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ARS Home » Northeast Area » Boston, Massachusetts » Jean Mayer Human Nutrition Research Center On Aging » Research » Publications at this Location » Publication #341824

Research Project: Nutrition, Brain, and Aging

Location: Jean Mayer Human Nutrition Research Center On Aging

Title: Exposure to low doses of helium particles disrupts neuronal function and cognitive performance

Author
item Rabin, Bernard - University Of Maryland
item Poulose, Shibu - Jean Mayer Human Nutrition Research Center On Aging At Tufts University
item Miller, Marshall
item Bielinski, Donna - Jean Mayer Human Nutrition Research Center On Aging At Tufts University
item Carrihill-knoll, Kirsty - University Of Maryland
item Hawkins, Elizabeth - University Of Maryland
item Heng, Randy - University Of Maryland
item Larsen, Alison - University Of Maryland
item Spadafora, Christina - University Of Maryland
item Zolnerowich, Nicholas - University Of Maryland
item Patel, Rishit - University Of Maryland
item Shukitt-hale, Barbara

Submitted to: Society for Neuroscience Abstracts and Proceedings
Publication Type: Abstract Only
Publication Acceptance Date: 6/22/2017
Publication Date: 11/11/2017
Citation: Rabin, B.M., Poulose, S.M., Miller, M.G., Bielinski, D.F., Carrihill-Knoll, K.L., Hawkins, E.M., Heng, R.C., Larsen, A., Spadafora, C., Zolnerowich, N.N., Patel, R., Shukitt Hale, B. 2017. Exposure to low doses of helium particles disrupts neuronal function and cognitive performance. Society for Neuroscience Abstracts and Proceedings. Program #396.08.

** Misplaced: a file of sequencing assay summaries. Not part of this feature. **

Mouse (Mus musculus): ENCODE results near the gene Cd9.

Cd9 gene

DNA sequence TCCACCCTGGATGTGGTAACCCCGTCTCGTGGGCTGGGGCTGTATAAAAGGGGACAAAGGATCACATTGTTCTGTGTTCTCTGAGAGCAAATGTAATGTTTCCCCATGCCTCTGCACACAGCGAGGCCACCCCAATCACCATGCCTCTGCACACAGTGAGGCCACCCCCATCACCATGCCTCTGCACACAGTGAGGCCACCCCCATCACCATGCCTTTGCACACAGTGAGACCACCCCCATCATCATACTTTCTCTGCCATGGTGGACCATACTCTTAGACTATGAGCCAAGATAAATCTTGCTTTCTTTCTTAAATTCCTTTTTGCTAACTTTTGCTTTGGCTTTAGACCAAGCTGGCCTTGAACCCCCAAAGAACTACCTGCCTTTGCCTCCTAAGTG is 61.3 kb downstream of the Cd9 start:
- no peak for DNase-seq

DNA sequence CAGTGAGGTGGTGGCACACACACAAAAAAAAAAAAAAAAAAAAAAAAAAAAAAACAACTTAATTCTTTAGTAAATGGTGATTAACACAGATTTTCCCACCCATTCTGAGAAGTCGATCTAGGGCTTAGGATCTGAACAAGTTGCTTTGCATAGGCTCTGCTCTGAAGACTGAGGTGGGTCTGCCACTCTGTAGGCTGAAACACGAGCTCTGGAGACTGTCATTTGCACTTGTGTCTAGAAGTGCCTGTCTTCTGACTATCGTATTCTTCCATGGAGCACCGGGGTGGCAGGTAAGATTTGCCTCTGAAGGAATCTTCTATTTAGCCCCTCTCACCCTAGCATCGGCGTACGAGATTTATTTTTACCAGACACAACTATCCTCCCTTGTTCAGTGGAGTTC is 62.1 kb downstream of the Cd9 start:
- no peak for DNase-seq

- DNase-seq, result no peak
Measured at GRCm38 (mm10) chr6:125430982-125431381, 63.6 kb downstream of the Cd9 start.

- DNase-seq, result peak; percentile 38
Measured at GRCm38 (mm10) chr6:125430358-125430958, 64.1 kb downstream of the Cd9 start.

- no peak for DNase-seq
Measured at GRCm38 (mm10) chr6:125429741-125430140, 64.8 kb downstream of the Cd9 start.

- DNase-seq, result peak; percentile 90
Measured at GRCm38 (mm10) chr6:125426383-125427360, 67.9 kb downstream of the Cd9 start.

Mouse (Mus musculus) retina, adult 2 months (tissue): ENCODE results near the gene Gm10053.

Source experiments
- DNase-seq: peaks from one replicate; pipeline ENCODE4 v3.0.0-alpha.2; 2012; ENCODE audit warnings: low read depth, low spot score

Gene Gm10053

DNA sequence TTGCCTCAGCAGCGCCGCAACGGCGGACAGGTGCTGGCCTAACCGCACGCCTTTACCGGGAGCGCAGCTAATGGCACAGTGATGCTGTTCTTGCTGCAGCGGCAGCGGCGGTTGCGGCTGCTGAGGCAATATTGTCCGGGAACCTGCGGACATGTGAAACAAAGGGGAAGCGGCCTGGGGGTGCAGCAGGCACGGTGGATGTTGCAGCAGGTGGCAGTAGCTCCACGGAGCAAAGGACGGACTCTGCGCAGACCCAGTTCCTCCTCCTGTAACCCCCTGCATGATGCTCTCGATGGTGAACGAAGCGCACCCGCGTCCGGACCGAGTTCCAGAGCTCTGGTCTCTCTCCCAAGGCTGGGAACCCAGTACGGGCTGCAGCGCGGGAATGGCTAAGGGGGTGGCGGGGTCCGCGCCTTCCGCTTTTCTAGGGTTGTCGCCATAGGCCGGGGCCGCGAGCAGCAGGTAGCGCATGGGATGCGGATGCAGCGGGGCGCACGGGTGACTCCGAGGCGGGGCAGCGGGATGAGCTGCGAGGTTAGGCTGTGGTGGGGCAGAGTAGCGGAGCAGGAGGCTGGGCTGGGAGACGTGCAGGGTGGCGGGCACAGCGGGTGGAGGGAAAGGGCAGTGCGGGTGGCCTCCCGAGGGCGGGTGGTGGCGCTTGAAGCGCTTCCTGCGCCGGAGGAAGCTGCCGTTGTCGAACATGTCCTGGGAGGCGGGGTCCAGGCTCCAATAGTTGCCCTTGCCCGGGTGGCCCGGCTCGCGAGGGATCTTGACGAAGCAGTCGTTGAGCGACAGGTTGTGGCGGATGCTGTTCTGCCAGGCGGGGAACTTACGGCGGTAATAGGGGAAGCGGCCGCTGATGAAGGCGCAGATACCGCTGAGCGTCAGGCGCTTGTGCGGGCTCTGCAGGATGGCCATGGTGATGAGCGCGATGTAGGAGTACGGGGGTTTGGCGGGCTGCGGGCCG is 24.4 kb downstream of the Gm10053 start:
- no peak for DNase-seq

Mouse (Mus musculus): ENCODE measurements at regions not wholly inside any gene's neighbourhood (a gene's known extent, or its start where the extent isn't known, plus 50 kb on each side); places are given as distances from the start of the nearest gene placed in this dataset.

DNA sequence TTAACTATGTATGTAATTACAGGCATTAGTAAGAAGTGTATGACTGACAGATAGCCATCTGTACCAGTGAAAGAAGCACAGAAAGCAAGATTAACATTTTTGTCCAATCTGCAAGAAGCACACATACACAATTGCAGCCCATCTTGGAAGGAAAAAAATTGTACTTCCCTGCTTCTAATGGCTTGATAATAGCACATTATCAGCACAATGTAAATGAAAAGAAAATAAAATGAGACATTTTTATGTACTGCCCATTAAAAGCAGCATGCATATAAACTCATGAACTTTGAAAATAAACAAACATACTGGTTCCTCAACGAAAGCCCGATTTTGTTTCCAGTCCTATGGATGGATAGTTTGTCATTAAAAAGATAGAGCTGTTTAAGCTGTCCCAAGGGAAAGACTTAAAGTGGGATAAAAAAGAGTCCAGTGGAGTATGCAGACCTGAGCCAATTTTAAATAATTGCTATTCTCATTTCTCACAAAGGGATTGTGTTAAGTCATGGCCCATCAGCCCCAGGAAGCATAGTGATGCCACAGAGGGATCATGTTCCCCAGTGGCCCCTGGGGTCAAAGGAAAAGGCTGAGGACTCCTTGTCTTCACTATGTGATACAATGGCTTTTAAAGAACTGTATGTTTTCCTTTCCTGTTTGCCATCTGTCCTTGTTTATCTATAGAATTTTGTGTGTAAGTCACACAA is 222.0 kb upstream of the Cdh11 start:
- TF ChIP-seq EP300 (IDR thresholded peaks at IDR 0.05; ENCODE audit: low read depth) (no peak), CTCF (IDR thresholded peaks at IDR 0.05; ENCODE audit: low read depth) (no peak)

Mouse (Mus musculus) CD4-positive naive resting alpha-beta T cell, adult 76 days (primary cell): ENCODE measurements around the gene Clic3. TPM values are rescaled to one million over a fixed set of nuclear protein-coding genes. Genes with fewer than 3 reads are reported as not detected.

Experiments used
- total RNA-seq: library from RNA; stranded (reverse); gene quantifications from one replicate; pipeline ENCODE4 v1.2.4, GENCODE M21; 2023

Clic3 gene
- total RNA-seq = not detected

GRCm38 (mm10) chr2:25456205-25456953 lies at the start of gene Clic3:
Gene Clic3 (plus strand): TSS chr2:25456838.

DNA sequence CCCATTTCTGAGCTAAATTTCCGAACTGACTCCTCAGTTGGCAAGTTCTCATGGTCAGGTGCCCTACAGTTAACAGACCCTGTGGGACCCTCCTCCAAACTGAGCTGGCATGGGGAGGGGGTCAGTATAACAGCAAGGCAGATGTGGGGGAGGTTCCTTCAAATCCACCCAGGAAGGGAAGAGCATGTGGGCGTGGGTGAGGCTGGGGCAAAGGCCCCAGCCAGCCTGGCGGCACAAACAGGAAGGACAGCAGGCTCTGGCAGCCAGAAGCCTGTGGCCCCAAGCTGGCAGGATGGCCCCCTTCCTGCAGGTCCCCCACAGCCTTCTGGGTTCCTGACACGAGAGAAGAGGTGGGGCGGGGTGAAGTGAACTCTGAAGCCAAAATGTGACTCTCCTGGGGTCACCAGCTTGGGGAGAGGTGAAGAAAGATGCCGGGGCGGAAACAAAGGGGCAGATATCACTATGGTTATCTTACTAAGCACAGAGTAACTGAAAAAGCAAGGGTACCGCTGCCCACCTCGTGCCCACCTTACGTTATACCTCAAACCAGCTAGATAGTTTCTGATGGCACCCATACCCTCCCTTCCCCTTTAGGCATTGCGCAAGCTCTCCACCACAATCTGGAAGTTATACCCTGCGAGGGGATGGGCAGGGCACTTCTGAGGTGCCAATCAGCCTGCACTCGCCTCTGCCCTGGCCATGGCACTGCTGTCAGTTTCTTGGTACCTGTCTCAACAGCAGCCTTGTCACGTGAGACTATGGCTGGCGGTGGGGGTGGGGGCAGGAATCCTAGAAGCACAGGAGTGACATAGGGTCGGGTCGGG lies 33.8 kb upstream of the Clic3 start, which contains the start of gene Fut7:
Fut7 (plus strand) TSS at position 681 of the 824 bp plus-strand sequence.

Interpretive Summary:

Technical Abstract: On exploratory class missions, such as a mission to Mars, astronauts will be exposed to types of radiation (cosmic rays) that are not experienced in low earth orbit where the space shuttle and International Space Station operate. A significant portion of this radiation will be composed of low linear energy transfer (LET) helium (4He) particles, which produce less damage to neuronal tissue as they pass through the brain. As such, it is important to establish the degree to which these particles might produce a disruption of neuronal function and cognitive performance. Sprague-Dawley rats weighing between 200-225 g were given either head-only or whole-body exposures to 4He particles (1000 MeV/n) at doses ranging from 0.01 to 0.5 cGy. Following exposure, the brains were removed from a subset of the rats (n = 5/dose) for analysis of oxidative stress by measuring NADPH oxidase (NOX2) expression. Measurements were also made of phosphorylated-cyclic AMP (cAMP)-responsive element-binding protein (CREB) and nuclear factor E2-related factor 2 (Nrf2). The remaining rats (n = 10/dose) underwent behavioral testing. Behavioral tests included: elevated plus maze (baseline anxiety); novel object and novel spatial recognition (learning and memory); and operant responding on an ascending fixed-ratio schedule (motivation to work for reward and responsiveness to environmental contingencies). The results indicated that changes in behavioral endpoints could be observed following exposures to 4He particles at doses as low as 0.01 to 0.025 cGy. Differences in neurochemical endpoints were observed following exposure to doses as low as 0.05 cGy (the lowest dose tested). There were no significant differences between head-only and whole-body exposures on behavioral performance. Preliminary analyses of the neurochemical data suggest that whole body exposures may not have been as effective in producing changes in neuronal functioning as were head-only exposures. Because 4He particles will constitute a significant fraction of the radiation dose to which astronauts will be exposed, the present results suggest the possibility that astronauts on exploratory class missions may be at a greater risk for HZE-induced cognitive deficits than anticipated.